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Tile Blade on a Miter Saw?

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Forum topic by jimintx posted 06-11-2016 07:37 PM 573 views 0 times favorited 14 replies Add to Favorites Watch
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jimintx

138 posts in 1047 days


06-11-2016 07:37 PM

I have a “spare” miter saw, a 12” DeWalt. I have wondered: Is there is a blade I could put on it and use it to cut tile?

This would not be intended for a lot of use, but maybe every once in a while.
Or maybe this is a stupid idea, and a water-lubed tile saw is required for a decent cut.
Thanks
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14 replies so far

View Bill White's profile

Bill White

4451 posts in 3423 days


#1 posted 06-11-2016 07:39 PM

Dry cutting can be done, but I would be afraid that the ceramic dust would wreck the saw.
Bill

-- bill@magraphics.us

View cstrang's profile

cstrang

1829 posts in 2631 days


#2 posted 06-11-2016 08:56 PM

Check the rpm’s on the saw and the blade. I would worry about the safety aspect of it, the miter saw has a plastic guard meant to prevent wood chips from coming back at you, if a tile splinters or the blade shatters due to stress and/ or higher rpm’s it would go right through that guard and into you.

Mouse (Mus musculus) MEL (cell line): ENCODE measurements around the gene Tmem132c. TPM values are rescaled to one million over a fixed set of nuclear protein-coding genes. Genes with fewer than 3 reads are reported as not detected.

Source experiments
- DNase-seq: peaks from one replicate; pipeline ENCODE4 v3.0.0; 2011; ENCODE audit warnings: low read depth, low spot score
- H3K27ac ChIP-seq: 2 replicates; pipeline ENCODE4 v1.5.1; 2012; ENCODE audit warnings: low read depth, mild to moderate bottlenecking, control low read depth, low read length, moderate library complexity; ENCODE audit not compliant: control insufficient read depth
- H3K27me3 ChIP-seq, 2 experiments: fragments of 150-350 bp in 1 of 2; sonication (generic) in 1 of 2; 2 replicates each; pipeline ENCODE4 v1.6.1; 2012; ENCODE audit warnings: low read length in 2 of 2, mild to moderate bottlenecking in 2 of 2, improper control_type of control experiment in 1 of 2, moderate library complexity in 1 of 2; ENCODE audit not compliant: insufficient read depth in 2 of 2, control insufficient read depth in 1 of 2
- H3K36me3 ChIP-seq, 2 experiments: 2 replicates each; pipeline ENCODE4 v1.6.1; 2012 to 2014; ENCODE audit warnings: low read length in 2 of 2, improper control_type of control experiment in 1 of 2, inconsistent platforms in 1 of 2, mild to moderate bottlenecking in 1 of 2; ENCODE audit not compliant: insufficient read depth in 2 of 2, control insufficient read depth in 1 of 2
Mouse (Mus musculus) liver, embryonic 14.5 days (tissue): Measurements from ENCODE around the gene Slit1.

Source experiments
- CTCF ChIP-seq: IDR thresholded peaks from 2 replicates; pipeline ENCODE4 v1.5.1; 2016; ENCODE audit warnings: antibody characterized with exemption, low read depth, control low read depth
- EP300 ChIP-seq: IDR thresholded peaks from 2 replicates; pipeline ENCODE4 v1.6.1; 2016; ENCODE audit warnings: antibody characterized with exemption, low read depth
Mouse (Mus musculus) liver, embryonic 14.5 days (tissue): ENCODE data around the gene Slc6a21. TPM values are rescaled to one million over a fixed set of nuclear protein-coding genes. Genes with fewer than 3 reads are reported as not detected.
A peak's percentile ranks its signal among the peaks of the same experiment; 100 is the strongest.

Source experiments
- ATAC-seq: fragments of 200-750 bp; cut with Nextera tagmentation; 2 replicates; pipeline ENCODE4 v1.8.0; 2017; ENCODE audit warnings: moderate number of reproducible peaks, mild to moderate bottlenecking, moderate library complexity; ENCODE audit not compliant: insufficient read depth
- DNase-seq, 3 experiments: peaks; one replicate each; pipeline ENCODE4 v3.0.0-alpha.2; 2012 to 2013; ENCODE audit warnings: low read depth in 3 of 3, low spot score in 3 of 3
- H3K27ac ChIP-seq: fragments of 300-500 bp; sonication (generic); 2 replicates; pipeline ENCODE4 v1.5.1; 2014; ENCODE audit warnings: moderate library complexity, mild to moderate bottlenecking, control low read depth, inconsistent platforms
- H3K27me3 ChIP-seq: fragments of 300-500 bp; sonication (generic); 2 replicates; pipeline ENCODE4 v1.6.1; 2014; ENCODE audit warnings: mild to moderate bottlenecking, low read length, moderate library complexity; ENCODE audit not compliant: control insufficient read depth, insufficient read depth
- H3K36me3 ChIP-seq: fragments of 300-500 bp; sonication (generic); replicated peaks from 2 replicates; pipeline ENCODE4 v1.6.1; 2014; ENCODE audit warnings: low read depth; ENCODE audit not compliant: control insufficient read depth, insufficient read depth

-- A hammer dangling from a wall will bang and sound like work when the wind blows the right way.

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firefighterontheside

13466 posts in 1319 days


#3 posted 06-11-2016 09:33 PM

I was thinking no, but I looked on Amazon and found where people bought a 12” diamond blade and cut bricks with a miter saw. They said it worked great. The blade was about $50.

-- Bill M. "People change, walnut doesn't" by Gene.

View teejk02's profile

teejk02

424 posts in 588 days


#4 posted 06-11-2016 09:35 PM

Go ahead and wreck a $350 saw instead of spending half of that for a cheap wet saw that will do a much better job. Anyway, any tile saw I have ever used had a 4 or 5” diamond blade. I get the catalogs from the place I buy my stone tumbling stuff from (Kingsley North…price of bigger blades is beyond my budget).

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jimintx

138 posts in 1047 days


#5 posted 06-12-2016 12:02 AM

This is enough input to lead me to abandon, and give this idea no more consideration.

I do no need a tile saw. I do need to figure out wha to do with a 12” compound miter saw, that I no longer have any real use for.